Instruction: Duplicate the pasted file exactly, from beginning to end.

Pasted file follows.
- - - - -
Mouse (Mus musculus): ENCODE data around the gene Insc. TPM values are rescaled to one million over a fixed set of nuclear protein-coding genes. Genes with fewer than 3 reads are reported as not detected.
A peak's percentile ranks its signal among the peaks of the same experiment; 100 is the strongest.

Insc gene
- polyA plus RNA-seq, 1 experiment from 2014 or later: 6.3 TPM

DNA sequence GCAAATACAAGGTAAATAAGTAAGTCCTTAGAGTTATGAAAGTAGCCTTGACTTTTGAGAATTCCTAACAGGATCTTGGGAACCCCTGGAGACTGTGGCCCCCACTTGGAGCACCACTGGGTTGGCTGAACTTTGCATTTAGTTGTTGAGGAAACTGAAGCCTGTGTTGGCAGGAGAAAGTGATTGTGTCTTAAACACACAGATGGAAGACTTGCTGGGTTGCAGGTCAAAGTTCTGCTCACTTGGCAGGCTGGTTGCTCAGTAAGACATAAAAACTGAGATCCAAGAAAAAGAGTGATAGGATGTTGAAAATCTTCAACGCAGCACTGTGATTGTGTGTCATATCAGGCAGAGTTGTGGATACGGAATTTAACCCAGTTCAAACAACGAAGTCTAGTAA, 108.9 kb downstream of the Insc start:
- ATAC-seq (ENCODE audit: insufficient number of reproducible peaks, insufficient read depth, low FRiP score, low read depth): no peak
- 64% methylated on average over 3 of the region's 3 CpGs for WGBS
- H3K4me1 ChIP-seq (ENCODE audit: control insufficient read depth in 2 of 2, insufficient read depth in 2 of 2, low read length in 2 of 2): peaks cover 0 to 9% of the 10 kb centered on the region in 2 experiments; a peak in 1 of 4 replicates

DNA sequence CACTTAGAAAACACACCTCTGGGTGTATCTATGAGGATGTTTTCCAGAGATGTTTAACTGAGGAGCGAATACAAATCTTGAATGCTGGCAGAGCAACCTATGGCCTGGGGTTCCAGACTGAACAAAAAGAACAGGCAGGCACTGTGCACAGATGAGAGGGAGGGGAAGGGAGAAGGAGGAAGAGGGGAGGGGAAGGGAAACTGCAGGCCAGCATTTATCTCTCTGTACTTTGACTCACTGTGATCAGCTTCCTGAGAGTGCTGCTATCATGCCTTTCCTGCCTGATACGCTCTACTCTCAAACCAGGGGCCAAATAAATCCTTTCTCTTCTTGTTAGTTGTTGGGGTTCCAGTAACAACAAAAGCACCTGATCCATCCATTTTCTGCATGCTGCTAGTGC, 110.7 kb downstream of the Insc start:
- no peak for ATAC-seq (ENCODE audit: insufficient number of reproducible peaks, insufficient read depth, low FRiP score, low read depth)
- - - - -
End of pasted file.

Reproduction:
Mouse (Mus musculus): ENCODE data around the gene Insc. TPM values are rescaled to one million over a fixed set of nuclear protein-coding genes. Genes with fewer than 3 reads are reported as not detected.
A peak's percentile ranks its signal among the peaks of the same experiment; 100 is the strongest.

Insc gene
- polyA plus RNA-seq, 1 experiment from 2014 or later: 6.3 TPM

DNA sequence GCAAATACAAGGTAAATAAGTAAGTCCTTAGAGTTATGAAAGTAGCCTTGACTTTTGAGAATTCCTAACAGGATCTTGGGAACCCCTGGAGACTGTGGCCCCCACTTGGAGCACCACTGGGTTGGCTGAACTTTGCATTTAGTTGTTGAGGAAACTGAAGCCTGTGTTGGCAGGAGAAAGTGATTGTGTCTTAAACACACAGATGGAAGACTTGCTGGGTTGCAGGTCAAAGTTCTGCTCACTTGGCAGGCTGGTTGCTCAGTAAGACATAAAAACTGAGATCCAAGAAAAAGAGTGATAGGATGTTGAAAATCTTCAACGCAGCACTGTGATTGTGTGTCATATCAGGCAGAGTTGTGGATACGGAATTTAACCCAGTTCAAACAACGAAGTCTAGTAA, 108.9 kb downstream of the Insc start:
- ATAC-seq (ENCODE audit: insufficient number of reproducible peaks, insufficient read depth, low FRiP score, low read depth): no peak
- 64% methylated on average over 3 of the region's 3 CpGs for WGBS
- H3K4me1 ChIP-seq (ENCODE audit: control insufficient read depth in 2 of 2, insufficient read depth in 2 of 2, low read length in 2 of 2): peaks cover 0 to 9% of the 10 kb centered on the region in 2 experiments; a peak in 1 of 4 replicates

DNA sequence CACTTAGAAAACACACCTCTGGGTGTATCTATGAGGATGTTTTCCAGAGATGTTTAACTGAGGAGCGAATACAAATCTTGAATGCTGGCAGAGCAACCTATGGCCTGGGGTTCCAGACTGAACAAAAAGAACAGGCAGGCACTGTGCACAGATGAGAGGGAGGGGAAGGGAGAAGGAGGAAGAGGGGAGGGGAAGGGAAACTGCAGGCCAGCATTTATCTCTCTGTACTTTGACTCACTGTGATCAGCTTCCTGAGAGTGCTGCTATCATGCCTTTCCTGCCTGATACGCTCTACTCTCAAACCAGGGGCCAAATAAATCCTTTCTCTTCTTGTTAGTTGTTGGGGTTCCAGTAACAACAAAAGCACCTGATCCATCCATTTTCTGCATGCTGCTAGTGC, 110.7 kb downstream of the Insc start:
- no peak for ATAC-seq (ENCODE audit: insufficient number of reproducible peaks, insufficient read depth, low FRiP score, low read depth)